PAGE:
Cisco’s UCS Integrated Infrastructures when paired with NetApp’s technology in the FlexPod portfolio delivers an important on-ramp to the Intercloud.  Through our partnerships with cloud providers and our delivery of industry-leading solutions, IT departments will get even more flexibility in how they choose to map the application to the best cloud model.

NetApp’s new hybrid cloud solutions complement Cisco’s cloud strategy, provide businesses with the flexibility to manage changing environments, and give customers a smooth on-ramp to the Intercloud.

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Balancing Innovation and Evolution: Cutting Through the Noise

Thinking back to how much the data center has transformed in the past ten, five, or even two years is enough to make your head spin. Keeping pace with these changes has been nearly impossible for IT departments, and it’s not getting any easier. When looking ahead, consider what changes the Internet of Everything (IoE), application-centric architectures, software-defined networking (SDN), and everything-as-a-service (XaaS) will bring. Confused? It’s no wonder.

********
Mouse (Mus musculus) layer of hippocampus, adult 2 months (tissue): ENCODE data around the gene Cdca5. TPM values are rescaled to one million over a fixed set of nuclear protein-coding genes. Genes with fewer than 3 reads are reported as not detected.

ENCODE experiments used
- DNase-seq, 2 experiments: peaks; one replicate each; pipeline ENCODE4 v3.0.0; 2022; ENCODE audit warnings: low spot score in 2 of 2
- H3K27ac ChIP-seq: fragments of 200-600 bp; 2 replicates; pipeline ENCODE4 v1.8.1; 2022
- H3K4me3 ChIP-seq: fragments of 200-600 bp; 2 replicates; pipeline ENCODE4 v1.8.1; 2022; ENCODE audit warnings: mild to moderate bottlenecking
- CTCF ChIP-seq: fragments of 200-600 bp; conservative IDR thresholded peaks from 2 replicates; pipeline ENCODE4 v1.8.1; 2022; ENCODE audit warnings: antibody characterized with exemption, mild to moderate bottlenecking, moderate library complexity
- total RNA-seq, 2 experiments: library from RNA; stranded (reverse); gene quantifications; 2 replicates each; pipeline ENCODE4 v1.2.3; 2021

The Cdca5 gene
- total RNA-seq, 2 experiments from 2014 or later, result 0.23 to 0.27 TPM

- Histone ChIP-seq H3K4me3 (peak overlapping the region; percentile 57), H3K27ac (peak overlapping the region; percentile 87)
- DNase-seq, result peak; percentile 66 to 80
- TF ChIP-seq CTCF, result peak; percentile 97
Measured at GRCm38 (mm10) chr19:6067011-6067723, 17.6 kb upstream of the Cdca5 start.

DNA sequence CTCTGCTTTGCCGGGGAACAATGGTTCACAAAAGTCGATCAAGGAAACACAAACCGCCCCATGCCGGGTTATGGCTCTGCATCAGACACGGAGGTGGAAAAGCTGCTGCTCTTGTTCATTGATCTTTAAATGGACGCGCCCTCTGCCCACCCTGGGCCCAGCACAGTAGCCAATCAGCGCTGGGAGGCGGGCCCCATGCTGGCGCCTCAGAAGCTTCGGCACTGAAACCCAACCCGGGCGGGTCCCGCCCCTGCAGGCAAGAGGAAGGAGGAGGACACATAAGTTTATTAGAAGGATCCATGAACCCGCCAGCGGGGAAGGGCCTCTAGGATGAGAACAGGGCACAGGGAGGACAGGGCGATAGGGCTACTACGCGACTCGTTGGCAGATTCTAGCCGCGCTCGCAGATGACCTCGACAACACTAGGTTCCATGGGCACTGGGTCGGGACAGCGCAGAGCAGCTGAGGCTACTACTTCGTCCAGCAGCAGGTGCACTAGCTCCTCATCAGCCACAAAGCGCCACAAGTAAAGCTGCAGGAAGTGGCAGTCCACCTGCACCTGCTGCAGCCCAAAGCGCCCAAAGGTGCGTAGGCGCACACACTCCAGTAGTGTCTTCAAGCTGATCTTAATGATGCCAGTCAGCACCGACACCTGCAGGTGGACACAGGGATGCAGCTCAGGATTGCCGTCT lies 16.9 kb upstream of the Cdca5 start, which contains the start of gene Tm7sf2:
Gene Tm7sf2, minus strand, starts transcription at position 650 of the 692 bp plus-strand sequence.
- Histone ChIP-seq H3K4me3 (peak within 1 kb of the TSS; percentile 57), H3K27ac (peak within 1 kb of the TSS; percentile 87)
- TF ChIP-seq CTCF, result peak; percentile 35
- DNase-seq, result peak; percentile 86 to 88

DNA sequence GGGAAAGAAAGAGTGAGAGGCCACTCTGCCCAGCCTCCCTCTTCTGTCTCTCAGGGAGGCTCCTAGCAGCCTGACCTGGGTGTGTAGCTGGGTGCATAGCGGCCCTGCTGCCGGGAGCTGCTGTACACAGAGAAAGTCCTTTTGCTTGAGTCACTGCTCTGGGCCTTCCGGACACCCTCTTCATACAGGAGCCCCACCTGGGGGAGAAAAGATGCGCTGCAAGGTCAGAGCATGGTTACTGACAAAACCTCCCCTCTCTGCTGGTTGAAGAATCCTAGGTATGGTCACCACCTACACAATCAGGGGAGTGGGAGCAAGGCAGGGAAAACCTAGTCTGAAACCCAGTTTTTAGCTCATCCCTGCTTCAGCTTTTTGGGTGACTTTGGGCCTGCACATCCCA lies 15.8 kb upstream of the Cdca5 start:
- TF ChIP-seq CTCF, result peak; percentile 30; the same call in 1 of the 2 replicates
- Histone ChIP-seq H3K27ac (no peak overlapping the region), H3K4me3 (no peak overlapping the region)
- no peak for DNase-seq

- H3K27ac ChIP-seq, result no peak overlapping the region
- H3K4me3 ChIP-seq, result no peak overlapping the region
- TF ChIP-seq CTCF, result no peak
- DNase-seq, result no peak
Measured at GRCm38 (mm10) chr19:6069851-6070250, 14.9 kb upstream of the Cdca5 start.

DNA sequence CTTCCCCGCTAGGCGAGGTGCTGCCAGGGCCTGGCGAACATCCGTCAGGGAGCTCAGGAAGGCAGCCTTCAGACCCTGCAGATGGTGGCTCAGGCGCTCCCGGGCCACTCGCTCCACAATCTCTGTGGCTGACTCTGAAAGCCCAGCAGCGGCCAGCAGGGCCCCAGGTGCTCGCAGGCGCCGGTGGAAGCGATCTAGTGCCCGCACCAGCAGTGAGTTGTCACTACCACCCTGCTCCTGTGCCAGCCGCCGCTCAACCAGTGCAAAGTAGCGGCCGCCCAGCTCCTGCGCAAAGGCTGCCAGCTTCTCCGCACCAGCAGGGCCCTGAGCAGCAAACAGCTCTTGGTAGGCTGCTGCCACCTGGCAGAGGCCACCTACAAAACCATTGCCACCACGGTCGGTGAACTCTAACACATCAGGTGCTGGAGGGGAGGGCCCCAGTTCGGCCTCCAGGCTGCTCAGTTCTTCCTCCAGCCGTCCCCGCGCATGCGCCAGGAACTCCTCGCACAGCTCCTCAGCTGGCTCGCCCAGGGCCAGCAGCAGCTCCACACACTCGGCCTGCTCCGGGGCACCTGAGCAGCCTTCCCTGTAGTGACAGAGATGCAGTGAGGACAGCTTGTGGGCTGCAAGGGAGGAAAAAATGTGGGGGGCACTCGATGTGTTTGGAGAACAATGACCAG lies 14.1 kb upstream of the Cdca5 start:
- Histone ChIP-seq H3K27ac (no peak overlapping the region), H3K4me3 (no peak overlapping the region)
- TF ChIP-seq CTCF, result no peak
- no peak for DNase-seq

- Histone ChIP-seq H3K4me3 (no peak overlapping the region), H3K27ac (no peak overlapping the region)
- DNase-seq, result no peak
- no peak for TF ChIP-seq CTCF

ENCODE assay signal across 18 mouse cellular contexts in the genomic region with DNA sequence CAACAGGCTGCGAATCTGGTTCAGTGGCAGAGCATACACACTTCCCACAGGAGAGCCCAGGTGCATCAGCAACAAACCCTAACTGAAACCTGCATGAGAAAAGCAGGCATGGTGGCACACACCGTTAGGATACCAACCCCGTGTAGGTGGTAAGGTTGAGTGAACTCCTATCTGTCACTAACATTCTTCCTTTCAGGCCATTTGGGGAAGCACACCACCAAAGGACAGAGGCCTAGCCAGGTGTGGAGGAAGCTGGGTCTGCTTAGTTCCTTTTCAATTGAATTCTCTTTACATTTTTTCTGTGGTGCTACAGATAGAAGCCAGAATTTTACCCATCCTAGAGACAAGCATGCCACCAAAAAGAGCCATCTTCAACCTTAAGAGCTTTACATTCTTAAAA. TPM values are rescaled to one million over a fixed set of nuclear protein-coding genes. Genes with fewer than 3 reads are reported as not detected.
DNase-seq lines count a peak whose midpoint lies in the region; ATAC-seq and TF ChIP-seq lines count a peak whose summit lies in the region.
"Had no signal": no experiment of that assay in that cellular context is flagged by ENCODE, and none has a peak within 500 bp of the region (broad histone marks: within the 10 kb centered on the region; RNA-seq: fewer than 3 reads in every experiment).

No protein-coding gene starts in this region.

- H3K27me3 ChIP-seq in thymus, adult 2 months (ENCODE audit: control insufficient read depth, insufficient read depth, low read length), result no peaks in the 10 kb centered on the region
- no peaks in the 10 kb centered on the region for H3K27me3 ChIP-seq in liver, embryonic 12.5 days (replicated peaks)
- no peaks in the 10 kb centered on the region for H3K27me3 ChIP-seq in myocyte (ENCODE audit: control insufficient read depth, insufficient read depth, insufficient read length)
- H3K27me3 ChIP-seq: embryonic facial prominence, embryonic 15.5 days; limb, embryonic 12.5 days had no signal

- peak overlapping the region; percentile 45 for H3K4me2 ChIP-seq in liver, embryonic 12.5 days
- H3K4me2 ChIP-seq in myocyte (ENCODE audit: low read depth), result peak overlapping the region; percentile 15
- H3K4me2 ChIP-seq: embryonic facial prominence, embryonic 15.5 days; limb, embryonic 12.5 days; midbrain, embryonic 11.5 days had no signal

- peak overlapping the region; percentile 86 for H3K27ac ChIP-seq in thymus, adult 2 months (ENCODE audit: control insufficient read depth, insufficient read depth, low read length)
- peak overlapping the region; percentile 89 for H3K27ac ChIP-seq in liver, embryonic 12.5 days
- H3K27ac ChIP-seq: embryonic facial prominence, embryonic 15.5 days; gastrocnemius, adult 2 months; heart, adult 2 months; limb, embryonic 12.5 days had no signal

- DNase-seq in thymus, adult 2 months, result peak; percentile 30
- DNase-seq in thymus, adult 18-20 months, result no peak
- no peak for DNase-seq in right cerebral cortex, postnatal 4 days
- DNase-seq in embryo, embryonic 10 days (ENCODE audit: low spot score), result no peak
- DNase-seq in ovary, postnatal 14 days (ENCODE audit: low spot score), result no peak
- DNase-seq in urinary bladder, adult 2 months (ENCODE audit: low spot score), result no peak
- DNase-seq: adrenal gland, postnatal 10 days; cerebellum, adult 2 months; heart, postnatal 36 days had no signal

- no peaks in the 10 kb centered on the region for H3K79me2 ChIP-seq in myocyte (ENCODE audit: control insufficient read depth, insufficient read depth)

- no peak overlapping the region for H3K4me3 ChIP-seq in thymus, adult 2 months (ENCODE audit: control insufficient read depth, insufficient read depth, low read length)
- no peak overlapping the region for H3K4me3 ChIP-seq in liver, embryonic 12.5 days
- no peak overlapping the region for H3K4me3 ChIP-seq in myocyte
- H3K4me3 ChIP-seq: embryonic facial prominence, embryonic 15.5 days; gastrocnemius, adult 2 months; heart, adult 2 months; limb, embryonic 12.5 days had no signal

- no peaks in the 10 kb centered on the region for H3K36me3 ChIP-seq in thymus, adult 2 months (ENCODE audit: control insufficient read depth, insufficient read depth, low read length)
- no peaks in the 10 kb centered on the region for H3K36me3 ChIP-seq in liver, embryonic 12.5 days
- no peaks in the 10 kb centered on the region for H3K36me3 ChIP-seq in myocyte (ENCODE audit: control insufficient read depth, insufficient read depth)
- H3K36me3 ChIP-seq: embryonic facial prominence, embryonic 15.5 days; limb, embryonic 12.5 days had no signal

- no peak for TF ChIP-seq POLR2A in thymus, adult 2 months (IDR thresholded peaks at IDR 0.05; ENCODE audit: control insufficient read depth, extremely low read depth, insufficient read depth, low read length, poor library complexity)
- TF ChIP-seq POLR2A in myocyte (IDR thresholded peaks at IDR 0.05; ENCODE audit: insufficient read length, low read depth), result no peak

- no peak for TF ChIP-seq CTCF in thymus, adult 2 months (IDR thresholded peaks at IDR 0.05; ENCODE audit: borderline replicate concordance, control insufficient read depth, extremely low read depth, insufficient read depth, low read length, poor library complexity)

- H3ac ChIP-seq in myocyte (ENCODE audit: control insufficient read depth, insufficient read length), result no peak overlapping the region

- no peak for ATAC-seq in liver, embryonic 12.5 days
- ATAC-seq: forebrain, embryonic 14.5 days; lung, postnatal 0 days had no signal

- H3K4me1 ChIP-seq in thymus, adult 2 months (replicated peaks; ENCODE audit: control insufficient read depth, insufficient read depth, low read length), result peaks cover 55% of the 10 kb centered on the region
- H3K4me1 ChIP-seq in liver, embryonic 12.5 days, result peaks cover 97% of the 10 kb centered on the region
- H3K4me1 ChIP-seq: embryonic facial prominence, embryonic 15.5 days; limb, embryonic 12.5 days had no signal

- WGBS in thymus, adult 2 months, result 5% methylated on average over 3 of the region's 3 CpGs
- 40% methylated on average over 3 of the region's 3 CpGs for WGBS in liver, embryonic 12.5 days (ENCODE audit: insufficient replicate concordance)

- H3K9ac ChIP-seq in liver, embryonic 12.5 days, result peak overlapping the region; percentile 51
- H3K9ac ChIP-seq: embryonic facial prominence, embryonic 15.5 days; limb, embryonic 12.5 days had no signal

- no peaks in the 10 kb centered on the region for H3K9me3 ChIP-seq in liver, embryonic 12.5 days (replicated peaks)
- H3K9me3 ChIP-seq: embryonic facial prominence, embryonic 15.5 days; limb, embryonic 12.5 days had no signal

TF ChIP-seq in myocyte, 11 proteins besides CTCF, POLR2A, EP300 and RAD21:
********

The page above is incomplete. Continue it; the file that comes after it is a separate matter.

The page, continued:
My recent blog post described what every IT leader already knows: Running a data center is hard. Making matters worse are high-tech vendors who aren’t focused on addressing near-term customer needs. I feel that our industry, including Cisco on occasion, confuses customers with too much hyperbole around vision and strategy.

I spend a lot of time with customers all over the world, and there’s been a reoccurring theme: What customers tell me they need are solutions that will work for them today. Balancing innovation and evolution is important, but that burden needs to be carried by us—the tech vendors—not by our customers. It’s rare that customers have the time to slow down to sort it all out. Even as their IT operations are evolving, they need to “keep the planes in the air.”

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SAP HANA Tailored Data Center Integration (TDI) expanded for Networking

Cisco embraces SAP HANA TDI for Networking

SAP recently announced that they have expanded their SAP HANA Tailored Data Center Integration (TDI) to include networking.   So what does this mean?  It means that if a SAP customer installs SAP HANA, and that same customer has enough capacity on their existing networking equipment to satisfy the SAP HANA certification requirements for networking, then the customer can utilize their existing networking architecture for SAP HANA without having to purchase additional equipment to meet those requirements. Read More »